in The European debt crisis
Open Access (free)
Stan Metcalfe and Alan Warde

activity, its principal mode of rational calculation being suitable to all spheres of life. The market is the epitome of efficiency in the allocation of resources and is unfailingly superior to any other system of economic governance. The market is the best guarantor of reliable quality in products and services. The market guarantees sustained growth in standards of living in all countries, whatever their level of development. ● ● ● ● ● ● The power of the discourse operates in several modes: as political rhetoric, in business practice and through the ghostly role

in Market relations and the competitive process
Abstract only
Costas Simitis

progress with the Memorandum reforms. Finally, it was agreed that the EFSF funds would be augmented through ‘leveraging’.1 On 4 October the Council of General Affairs (bringing together the EU’s foreign ministers) approved the compromise reached with the European Parliament regarding the reform of the framework for economic governance. These reforms strengthened the rules of fiscal discipline, and were designed to ensure the continued reduction of the deficit and debt of member states. The Council also approved the supervision of the economic policy of all countries, in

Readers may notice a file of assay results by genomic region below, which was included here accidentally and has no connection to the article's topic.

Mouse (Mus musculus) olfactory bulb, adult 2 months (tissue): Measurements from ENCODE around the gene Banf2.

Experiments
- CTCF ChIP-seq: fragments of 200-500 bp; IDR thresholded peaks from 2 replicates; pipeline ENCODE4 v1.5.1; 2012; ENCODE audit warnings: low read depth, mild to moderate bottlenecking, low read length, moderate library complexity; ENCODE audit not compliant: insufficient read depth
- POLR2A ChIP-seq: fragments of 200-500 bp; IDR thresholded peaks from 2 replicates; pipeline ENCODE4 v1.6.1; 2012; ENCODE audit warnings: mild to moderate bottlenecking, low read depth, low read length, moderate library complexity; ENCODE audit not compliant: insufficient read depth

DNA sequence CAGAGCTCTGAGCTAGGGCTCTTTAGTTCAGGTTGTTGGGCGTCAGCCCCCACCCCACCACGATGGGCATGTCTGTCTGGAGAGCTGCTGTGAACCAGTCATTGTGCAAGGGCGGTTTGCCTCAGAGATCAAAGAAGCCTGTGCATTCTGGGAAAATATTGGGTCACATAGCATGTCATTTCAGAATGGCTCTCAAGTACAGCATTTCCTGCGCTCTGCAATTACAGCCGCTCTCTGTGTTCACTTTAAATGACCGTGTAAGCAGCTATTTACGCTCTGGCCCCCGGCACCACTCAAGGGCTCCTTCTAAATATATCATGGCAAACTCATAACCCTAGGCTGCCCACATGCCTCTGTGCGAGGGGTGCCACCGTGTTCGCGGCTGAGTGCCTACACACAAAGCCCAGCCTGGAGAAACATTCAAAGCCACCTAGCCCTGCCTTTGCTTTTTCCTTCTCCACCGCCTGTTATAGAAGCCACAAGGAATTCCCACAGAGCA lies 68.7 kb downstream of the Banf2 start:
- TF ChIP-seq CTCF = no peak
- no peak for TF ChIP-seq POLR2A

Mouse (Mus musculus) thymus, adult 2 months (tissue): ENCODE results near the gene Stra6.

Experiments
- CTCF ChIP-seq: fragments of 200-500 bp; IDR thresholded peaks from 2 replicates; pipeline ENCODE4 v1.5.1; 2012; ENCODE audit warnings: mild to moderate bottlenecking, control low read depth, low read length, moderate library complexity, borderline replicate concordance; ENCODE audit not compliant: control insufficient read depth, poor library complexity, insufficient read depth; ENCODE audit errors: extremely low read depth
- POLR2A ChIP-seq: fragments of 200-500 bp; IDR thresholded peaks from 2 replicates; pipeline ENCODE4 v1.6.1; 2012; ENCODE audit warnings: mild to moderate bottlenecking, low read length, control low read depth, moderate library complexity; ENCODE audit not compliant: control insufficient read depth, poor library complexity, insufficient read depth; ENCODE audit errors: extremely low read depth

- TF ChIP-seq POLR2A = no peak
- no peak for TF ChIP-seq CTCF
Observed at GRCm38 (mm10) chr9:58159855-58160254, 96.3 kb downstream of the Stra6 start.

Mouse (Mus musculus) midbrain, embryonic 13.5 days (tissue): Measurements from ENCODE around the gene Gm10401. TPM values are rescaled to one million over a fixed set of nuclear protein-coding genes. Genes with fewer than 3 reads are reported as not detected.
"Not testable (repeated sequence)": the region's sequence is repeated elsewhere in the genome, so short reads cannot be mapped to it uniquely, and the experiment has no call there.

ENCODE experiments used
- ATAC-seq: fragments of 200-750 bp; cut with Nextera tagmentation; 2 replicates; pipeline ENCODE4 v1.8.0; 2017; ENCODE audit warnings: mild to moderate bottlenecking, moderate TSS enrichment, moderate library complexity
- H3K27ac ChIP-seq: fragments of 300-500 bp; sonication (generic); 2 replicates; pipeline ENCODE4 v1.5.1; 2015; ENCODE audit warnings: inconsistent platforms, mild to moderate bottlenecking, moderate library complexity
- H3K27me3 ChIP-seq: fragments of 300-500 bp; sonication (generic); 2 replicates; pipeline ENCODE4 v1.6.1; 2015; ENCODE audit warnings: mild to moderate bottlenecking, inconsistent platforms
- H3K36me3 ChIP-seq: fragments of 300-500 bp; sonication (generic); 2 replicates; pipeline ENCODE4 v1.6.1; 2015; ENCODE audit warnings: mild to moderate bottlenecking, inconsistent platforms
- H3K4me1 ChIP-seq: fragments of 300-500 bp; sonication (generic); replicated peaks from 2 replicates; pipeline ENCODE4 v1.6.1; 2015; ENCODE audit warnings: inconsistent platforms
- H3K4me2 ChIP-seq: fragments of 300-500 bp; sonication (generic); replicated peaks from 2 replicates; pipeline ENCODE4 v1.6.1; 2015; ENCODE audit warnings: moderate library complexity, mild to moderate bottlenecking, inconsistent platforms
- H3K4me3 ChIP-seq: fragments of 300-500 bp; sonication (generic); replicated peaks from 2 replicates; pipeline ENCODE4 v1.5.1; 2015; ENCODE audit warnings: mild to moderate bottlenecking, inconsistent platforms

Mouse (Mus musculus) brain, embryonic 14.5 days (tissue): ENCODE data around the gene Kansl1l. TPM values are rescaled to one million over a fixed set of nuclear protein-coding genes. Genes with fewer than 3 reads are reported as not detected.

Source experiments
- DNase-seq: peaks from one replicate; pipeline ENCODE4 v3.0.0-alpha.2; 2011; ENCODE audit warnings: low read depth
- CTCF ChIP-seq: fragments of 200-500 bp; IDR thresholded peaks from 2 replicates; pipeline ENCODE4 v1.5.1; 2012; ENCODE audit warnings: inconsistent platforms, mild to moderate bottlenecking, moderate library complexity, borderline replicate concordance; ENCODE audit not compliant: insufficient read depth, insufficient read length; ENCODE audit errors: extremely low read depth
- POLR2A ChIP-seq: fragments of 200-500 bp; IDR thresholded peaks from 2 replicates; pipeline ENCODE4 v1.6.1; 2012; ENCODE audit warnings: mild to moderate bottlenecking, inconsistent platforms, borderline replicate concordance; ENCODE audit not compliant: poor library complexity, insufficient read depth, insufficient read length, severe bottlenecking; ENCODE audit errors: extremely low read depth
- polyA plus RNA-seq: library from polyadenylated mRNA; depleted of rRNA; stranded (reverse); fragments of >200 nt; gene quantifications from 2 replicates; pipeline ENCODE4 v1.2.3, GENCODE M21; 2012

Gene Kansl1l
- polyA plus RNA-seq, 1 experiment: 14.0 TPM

in The European debt crisis
Costas Simitis

the figures it contained. The increasingly prevalent view, most notably in France, was that major intervention in Greece was required. It would counter the risk of contagion to Portugal, Spain or any other nations with worrying levels of debt. The crisis provided the opportunity to ‘proceed to real economic governance’, as opposed Greece.indb 36 3/13/2014 1:56:36 PM Ineffective solutions 37 to just the rhetoric of such a notion that existed before. The solution proposed was an ‘IMF plan without funding’ to be imposed on Greece. The belief was that a statement of

in The European debt crisis